Now there is more pressure than ever on executive management and internal auditors to mitigate corporate fraud and misconduct.  Job security can be at risk for internal audit directors when they don’t develop an antifraud action plan and fail to address stakeholders’ expectations.

Management can be liable for two types of misconduct – failing to have sufficient internal controls and the offense itself.  The increased concern for fraud prevention is easily understood in light of the billions at stake due to fraud.

Companies have changed their management of fraud from a compliance-driven approach to proactive prevention.  New regulations place stronger emphasis on the COSO control framework.

Even though senior management most likely has direct antifraud responsibility, internal auditors are likely to be given the operational responsibility for fraud monitoring.  Also, internal audit is typically the one to lead an investigation of any reported violations.

The general role of internal auditors will most likely include the following jobs:

  • helping management build an auditable antifraud program,
  • assessing fraud and reputation risks,
  • merging antifraud control activity to fraud risks that have been identified,
  • monitoring and testing the effectiveness of antifraud programs,
  • auditing fraud,
  • coordinating investigations of suspected fraud,
  • leading remediation efforts,
  • communicating to audit committee on organization’s efforts to manage fraud.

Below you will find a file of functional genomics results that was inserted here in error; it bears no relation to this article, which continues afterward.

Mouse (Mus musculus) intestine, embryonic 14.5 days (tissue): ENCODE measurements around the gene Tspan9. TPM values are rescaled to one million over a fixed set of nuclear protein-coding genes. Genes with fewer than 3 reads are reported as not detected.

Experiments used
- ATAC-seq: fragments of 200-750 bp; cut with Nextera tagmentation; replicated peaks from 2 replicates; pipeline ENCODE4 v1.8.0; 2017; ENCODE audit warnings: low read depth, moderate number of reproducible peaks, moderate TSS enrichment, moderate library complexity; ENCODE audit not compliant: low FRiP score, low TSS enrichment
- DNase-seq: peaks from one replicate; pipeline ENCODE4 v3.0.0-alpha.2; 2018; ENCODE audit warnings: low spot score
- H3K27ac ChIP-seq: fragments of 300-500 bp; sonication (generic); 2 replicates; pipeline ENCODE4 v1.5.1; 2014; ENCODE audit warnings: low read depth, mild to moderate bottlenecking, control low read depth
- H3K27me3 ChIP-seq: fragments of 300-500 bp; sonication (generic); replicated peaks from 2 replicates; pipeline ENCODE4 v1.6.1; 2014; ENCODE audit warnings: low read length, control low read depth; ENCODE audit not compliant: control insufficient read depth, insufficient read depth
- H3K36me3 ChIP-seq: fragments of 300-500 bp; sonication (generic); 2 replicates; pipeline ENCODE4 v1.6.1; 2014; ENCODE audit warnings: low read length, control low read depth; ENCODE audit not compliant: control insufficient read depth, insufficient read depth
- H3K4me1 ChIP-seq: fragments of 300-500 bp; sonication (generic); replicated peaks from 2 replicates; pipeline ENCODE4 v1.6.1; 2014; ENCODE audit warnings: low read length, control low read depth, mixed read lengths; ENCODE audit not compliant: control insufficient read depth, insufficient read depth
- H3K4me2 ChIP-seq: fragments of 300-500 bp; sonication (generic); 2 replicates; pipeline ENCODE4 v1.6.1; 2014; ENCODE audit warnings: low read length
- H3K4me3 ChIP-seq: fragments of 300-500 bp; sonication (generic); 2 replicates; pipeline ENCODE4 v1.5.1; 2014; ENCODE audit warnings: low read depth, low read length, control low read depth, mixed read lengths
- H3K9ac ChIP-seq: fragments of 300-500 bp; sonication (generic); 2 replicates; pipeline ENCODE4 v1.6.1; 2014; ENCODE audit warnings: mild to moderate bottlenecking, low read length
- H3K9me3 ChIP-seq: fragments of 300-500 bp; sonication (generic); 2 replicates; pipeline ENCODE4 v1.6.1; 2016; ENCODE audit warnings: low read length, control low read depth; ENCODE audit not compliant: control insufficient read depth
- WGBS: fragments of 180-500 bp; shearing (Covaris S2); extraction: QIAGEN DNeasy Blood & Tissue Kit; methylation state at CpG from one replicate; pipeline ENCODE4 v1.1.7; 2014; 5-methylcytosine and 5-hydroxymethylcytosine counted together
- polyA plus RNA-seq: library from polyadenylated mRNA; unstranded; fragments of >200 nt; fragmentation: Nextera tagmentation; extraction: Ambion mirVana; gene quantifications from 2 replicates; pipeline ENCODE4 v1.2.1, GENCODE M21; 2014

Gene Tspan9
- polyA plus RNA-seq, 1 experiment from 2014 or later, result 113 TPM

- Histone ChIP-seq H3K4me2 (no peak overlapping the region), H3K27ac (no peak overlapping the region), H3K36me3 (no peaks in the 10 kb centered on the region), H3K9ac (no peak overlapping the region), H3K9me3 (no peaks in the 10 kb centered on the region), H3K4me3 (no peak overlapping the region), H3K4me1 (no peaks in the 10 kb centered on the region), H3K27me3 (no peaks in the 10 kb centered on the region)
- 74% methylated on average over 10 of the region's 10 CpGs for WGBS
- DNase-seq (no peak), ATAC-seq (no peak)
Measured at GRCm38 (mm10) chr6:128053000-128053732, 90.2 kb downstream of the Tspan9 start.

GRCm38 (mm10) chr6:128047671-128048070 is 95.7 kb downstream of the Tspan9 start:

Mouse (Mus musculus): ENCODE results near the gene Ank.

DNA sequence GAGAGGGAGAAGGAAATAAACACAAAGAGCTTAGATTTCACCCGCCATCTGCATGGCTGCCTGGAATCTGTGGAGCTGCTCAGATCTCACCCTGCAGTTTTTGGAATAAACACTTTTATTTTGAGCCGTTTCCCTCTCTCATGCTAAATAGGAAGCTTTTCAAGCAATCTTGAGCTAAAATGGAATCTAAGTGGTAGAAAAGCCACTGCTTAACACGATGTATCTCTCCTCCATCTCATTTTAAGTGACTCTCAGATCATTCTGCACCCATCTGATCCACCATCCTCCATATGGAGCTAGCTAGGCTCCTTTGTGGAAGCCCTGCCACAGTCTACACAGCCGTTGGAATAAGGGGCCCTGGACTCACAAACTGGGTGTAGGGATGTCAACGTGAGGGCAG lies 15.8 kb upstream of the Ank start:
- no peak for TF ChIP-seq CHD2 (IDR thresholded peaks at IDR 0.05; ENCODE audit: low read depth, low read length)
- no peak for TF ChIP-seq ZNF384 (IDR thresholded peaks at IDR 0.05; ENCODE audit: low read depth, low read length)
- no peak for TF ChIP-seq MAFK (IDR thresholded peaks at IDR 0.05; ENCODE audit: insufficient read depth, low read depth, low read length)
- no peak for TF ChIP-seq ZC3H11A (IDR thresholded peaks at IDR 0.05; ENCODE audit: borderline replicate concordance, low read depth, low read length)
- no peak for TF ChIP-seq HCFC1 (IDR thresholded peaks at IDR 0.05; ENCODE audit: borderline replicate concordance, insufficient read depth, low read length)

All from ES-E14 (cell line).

A good antifraud plan consists of 10 steps for the internal auditor:

  • anticipate questions and develop responses,
  • evaluate existing controls and antifraud programs,
  • engage management and audit committee in antifraud effort to create positive tone at the top,
  • provide fraud expertise within audit,
  • coordinate a fraud/reputation-risk evaluation,
  • link control activities with the fraud they are designed to mitigate,
  • monitor the effectiveness of internal controls,
  • redesign audit plan to include fraud auditing,
  • develop process for the communication of allegations or suspicions of fraud,
  • learn from fraud incidents to improve internal controls and prevent reoccurrence.

Internal auditors can clearly bring value to an organization by following the steps above.  When fraud is reduced, an organization improves profitability and easily makes up for the costs of stringent antifraud programs.

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ERM Enterprise Risk Management Initiative 2004-12-31